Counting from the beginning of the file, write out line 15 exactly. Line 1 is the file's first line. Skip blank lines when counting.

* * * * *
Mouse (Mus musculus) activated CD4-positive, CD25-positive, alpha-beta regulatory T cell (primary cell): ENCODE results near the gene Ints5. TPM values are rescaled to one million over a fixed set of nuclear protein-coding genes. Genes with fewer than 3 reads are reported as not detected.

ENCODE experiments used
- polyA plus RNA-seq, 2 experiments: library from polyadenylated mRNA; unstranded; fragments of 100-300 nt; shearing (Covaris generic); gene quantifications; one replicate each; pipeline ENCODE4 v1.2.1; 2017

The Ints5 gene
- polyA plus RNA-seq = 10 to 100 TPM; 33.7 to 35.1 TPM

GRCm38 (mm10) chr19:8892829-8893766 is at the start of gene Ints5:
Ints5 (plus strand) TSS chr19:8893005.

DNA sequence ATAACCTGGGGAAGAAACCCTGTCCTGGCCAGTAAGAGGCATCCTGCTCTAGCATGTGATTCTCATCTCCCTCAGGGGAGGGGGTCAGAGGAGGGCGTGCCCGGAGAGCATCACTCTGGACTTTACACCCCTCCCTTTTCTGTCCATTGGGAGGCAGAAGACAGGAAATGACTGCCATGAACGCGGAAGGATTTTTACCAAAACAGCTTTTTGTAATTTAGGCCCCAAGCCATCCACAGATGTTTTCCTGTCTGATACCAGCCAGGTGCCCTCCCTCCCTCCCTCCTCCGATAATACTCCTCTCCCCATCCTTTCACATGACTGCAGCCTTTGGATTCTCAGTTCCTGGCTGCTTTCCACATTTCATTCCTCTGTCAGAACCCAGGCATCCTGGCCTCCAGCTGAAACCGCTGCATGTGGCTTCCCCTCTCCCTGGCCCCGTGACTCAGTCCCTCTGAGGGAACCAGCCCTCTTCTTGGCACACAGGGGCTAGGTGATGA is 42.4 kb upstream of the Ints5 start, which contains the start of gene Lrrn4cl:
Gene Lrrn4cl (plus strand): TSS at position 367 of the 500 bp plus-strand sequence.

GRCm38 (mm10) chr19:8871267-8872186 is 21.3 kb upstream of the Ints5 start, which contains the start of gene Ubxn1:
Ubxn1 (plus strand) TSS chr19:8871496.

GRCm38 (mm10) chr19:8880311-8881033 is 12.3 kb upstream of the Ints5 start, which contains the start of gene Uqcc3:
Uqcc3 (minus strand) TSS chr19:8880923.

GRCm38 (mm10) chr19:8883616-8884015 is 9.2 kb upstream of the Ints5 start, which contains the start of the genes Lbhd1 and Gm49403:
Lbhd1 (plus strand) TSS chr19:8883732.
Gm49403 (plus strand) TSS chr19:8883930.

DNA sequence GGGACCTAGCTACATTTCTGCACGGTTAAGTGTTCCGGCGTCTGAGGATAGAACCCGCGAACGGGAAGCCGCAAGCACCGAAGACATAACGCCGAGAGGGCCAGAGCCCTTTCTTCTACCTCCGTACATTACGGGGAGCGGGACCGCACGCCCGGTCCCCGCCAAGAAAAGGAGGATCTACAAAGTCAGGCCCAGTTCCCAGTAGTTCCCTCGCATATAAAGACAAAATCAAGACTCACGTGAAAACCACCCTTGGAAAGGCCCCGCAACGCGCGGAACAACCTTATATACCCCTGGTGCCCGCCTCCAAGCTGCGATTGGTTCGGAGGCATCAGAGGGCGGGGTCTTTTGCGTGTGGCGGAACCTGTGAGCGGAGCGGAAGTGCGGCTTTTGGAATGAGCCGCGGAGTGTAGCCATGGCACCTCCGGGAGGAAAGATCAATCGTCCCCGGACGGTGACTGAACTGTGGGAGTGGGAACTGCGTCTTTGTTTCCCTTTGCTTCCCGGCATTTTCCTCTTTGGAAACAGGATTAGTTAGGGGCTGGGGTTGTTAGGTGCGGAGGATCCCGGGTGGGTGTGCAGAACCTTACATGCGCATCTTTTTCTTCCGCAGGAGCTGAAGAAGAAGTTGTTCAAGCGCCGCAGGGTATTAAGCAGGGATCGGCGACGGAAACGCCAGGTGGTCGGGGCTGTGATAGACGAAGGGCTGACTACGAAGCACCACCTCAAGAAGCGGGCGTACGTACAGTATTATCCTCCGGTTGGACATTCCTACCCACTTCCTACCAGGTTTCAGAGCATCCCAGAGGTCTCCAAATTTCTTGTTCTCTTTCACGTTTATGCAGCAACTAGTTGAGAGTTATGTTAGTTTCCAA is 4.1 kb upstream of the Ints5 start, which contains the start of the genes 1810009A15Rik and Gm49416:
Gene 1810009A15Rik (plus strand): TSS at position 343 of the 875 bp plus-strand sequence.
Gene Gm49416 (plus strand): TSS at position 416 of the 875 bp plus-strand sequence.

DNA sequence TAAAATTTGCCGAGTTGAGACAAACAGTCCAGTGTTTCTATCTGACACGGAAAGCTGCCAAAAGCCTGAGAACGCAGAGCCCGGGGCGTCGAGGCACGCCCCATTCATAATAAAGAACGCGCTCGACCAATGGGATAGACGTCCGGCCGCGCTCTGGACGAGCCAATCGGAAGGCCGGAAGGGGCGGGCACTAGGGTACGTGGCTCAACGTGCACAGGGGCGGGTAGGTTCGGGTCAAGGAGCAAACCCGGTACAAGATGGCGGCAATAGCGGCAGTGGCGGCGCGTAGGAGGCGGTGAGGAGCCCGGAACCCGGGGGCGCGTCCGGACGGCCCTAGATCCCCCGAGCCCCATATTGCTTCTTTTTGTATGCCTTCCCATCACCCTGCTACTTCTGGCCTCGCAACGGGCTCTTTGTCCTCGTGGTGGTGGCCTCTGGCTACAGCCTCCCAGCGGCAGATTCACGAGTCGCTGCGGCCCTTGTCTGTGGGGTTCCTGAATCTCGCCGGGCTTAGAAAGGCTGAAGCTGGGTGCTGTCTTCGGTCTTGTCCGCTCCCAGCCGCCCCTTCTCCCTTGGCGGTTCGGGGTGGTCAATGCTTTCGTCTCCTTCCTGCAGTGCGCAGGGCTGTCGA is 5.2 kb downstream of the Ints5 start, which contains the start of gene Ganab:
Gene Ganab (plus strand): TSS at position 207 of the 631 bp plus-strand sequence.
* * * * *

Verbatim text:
Lbhd1 (plus strand) TSS chr19:8883732.